Iraqi orthopaedist welcomed at 2005 Annual Meeting
Scholarship recipient appreciates opportunity to learn in the U.S.
By Kathleen Misovic
As chief of orthopaedics and the dean of the Medical College Hospital in Basrah, Iraq, Thamer Hamdan, FRCS, has been teaching orthopaedic surgeons for the past 25 years.
But for one month this year he took time out as a teacher to be a student in the United States. Dr. Hamdan is one of the 2005 AAOS Corporate Advisory Council Scholarship recipients. This scholarship program enables orthopaedic surgeons from less economically stable nations to participate in surgical skills courses in the United States.
Thamer Hamdan, FRCS, (left) receives his AAOS membership plaque from Robert W. Bucholz, MD, 2004-2005 AAOS president, during the 2005 Annual Meeting in Washington, D.C.
“I am in the United States to learn rather than to teach,” Dr. Hamdan said. “Iraqi doctors are in need of American experiences and knowledge in orthopaedics.”
Dr. Hamdan traveled to Orange County, Calif., at the end of January to participate in an orthopaedic continuing education program on advances in spine surgery. He then flew to Washington, D.C., to attend the 2005 Annual Meeting. “I’m enjoying the symposia and the lectures and I’ve been a speaker myself. I’ve been a very active participant.”
But before he could leave for the United States, Dr. Hamdan had a very important task to complete in Iraq. “I voted in the Iraq elections and immediately the next morning I came to the United States,” Dr. Hamdan said. “I was scheduled to leave earlier, but I put it off for a day so I could vote.”
Dr. Hamdan said he is pleased with the election results and is hopeful that Iraqi medicine will be able to make advances under the new administration. “The previous government concentrated on making war weapons, rifles and guns,” he said. “It spent 85 percent of the country’s budget on weapons and one percent on medical education.”
As a result of this budget neglect, hospitals in Iraq suffer from outdated equipment and a lack of physicians. Dr. Hamdan said the country has only about 400 orthopaedic surgeons. “We hope to double the number of orthopaedic surgeons in the coming years,” he said.
Dr. Hamdan is a specialist in spine and tumor surgeries. The most common problems he sees are tumor malignancies and infections caused by chemical weapons and war injuries. The country also has a problem with pollution and poverty that results in poor health for many of its people.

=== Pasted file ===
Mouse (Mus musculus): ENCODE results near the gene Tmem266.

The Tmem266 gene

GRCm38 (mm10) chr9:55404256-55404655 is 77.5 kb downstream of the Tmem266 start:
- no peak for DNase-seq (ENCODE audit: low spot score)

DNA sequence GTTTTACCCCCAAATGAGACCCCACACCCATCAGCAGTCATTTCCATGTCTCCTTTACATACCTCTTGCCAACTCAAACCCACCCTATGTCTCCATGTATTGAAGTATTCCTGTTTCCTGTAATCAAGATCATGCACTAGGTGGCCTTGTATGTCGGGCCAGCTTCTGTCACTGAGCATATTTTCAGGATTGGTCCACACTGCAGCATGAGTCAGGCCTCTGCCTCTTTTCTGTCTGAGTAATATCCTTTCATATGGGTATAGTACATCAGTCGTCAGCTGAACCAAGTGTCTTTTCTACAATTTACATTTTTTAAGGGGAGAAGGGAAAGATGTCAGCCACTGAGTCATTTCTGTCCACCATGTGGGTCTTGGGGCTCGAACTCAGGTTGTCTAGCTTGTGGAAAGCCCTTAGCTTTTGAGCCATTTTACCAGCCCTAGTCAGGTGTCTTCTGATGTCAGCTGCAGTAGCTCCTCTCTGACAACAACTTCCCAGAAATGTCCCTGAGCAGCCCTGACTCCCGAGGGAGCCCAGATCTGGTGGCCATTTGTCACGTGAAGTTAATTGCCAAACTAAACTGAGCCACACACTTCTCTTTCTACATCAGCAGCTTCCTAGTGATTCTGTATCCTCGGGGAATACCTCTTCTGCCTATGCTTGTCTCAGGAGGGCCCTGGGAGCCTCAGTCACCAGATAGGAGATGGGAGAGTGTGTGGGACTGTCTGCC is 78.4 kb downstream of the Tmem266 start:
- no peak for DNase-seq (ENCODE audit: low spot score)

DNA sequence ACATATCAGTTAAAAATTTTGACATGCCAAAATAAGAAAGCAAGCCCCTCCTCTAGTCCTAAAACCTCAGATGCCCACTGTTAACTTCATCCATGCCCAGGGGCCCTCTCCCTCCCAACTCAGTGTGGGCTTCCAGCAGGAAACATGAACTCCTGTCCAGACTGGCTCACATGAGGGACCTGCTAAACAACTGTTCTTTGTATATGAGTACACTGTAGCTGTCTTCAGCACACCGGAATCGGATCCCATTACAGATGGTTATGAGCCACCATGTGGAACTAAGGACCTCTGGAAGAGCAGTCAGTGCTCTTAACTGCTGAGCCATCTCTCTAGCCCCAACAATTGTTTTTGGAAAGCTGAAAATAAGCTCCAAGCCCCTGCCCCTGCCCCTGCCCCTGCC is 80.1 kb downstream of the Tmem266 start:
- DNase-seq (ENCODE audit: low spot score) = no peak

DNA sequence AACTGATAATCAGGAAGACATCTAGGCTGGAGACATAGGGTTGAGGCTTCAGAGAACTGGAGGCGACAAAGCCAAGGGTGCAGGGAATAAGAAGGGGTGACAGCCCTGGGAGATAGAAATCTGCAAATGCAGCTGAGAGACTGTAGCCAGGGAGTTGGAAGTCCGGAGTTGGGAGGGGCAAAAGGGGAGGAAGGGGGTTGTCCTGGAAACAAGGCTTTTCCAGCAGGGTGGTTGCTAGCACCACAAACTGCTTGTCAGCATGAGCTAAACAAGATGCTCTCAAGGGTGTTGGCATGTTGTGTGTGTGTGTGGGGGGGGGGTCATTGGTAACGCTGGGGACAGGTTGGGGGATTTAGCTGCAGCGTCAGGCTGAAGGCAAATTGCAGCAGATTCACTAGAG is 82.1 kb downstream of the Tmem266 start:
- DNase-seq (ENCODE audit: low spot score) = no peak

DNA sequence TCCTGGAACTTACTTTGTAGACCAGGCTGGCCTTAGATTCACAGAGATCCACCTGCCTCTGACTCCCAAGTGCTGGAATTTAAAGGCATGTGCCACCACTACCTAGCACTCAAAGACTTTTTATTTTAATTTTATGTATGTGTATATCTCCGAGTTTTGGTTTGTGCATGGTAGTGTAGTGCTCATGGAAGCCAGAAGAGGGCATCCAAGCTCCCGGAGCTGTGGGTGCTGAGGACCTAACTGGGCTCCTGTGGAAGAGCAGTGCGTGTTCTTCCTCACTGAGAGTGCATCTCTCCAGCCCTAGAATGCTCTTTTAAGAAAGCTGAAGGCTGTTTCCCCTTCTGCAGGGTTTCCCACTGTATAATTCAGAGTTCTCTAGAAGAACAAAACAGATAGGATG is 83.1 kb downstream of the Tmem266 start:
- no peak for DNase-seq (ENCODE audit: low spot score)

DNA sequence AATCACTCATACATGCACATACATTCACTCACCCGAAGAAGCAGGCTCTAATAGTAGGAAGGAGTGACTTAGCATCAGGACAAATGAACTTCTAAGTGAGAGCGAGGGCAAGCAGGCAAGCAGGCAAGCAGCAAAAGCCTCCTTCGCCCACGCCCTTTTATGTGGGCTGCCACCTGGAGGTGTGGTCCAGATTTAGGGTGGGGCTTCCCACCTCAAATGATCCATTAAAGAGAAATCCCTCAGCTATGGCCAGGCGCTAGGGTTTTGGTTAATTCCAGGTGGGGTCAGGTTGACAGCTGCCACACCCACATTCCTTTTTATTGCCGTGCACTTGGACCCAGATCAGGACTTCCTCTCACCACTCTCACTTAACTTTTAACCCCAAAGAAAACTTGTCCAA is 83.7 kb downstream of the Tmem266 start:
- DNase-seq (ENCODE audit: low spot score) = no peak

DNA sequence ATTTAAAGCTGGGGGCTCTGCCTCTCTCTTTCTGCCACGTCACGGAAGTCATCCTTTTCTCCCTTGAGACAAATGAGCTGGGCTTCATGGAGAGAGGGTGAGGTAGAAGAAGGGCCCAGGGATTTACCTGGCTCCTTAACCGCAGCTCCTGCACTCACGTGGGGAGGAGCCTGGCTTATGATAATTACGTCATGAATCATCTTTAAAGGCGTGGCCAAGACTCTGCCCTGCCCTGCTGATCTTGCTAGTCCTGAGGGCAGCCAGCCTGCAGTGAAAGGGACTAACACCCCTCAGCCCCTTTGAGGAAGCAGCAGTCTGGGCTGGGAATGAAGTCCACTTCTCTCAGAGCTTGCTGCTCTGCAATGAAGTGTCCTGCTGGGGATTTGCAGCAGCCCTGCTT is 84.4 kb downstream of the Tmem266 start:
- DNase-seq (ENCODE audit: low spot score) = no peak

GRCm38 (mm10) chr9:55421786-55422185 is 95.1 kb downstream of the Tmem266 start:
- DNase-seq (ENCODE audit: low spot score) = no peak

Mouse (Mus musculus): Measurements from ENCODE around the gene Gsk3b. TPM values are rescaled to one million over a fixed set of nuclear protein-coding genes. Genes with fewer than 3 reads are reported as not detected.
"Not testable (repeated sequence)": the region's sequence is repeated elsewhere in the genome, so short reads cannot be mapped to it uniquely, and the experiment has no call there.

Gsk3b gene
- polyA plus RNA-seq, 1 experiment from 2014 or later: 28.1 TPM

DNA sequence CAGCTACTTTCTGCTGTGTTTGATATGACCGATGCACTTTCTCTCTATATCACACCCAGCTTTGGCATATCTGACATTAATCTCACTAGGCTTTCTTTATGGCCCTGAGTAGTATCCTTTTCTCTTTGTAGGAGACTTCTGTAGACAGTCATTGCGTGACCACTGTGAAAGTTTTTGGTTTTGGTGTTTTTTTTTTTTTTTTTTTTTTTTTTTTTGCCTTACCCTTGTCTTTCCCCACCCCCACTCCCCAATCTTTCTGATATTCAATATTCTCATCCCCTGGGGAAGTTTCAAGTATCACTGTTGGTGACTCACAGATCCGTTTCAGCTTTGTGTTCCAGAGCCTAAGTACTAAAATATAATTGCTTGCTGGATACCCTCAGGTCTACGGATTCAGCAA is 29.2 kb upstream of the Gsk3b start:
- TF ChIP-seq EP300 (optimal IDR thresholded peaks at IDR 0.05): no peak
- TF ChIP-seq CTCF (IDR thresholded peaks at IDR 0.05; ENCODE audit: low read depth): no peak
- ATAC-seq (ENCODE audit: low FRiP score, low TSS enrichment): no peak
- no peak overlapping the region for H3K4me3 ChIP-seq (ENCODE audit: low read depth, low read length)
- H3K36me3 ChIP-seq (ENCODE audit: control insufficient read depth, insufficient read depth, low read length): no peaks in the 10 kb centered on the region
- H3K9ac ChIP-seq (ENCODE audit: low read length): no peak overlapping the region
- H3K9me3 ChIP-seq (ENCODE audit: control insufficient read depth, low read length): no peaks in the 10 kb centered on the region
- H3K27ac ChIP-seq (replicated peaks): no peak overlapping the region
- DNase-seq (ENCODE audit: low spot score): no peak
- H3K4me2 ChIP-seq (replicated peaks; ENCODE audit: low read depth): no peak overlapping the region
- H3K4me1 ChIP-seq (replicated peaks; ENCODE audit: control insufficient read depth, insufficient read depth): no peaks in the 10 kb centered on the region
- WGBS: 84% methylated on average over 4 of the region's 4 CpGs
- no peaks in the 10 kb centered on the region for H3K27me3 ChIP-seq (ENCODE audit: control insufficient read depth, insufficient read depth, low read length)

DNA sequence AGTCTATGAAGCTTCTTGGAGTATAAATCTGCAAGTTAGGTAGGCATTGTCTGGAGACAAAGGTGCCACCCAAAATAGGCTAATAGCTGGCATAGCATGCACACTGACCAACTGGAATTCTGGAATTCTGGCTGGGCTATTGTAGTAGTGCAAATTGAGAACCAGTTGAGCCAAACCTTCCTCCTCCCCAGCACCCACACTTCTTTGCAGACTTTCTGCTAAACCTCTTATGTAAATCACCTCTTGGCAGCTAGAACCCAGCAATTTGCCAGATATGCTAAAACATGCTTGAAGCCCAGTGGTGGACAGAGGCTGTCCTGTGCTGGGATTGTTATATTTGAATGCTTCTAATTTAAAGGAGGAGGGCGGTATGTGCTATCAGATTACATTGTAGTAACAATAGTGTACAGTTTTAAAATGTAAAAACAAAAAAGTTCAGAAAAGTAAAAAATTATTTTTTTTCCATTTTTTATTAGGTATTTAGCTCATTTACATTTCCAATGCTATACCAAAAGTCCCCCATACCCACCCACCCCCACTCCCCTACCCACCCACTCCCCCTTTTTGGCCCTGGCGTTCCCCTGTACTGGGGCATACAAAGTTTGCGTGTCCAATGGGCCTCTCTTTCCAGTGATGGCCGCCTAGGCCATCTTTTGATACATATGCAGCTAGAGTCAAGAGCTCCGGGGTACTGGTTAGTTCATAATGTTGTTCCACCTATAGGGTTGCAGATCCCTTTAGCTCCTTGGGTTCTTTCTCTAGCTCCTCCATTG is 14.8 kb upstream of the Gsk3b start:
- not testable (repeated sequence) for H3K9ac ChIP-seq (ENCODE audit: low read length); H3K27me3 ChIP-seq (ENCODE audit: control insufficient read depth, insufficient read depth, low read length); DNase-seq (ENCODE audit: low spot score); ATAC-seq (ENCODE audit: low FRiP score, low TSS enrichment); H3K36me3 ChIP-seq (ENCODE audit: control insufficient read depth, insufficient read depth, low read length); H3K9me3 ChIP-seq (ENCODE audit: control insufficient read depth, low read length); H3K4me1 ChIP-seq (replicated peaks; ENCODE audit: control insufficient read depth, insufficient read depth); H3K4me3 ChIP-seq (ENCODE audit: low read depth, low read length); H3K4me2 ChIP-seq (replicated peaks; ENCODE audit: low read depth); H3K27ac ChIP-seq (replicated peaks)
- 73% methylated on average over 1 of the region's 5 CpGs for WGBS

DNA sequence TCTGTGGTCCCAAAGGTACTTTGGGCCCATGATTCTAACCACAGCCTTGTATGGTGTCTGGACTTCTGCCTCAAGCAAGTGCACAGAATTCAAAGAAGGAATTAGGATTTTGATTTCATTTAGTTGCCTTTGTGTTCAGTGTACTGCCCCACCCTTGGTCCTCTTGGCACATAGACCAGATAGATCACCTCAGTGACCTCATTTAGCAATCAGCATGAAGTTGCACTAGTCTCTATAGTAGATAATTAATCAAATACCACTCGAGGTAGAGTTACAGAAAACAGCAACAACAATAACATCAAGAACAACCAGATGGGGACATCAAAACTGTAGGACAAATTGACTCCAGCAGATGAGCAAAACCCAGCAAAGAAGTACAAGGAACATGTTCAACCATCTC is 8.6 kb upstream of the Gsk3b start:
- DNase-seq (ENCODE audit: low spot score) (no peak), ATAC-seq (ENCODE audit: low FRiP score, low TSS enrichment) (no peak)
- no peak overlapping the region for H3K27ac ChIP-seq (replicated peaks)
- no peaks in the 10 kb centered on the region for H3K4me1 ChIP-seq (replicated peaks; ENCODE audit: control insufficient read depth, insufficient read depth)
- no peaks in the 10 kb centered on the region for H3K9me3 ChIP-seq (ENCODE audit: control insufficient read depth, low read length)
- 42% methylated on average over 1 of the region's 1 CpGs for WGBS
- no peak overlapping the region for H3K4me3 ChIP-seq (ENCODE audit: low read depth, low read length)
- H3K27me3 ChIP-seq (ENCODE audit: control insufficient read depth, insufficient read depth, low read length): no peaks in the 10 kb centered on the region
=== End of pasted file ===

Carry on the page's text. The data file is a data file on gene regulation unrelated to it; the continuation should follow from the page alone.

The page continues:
Dr. Hamdan believes the biggest problem facing Iraq right now and contributing to its medical problems is a lack of security.
“With no security there’s no life, no progress. If we can get the government stabilized, we can overcome a lot of our troubles, like lack of education and unemployment,” he said.
This is the seventh time Dr. Hamdan has been in the United States for training and other efforts to improve Iraqi medicine. He listed four main reasons for being in the country this time.
“As a scholarship winner, I am here to learn the latest orthopaedic surgery techniques and new methods for training. I am here to see old friends and meet new ones. I am here to transfer the good feelings of the Iraqi people to the American government. But most of all I am here to build a bridge between the American Academy of Orthopaedic Surgeons and the Iraqi Orthopaedic Association,” he said.
Dr. Hamdan was impressed with the 2005 Annual Meeting. “The conference is highly organized, very useful, to-the-point and has very good speakers,” he said. “I’ve attended many conferences and this one has the highest attendance.”
Dr. Hamdan hopes that he and other Iraqi physicians will be able to attend more medical conferences as their country stabilizes. “We are hopeful we can put our passport in our pocket and have the freedom to travel outside the country,” he said, adding that Iraqi citizens applying for travel visas have had to wait as long as three months to find out if their requests were approved. “I am grateful and give my sincere thanks to the Academy for giving me this opportunity to come here to learn. I hope to have many more opportunities to do this in the future, for both myself and my colleagues.”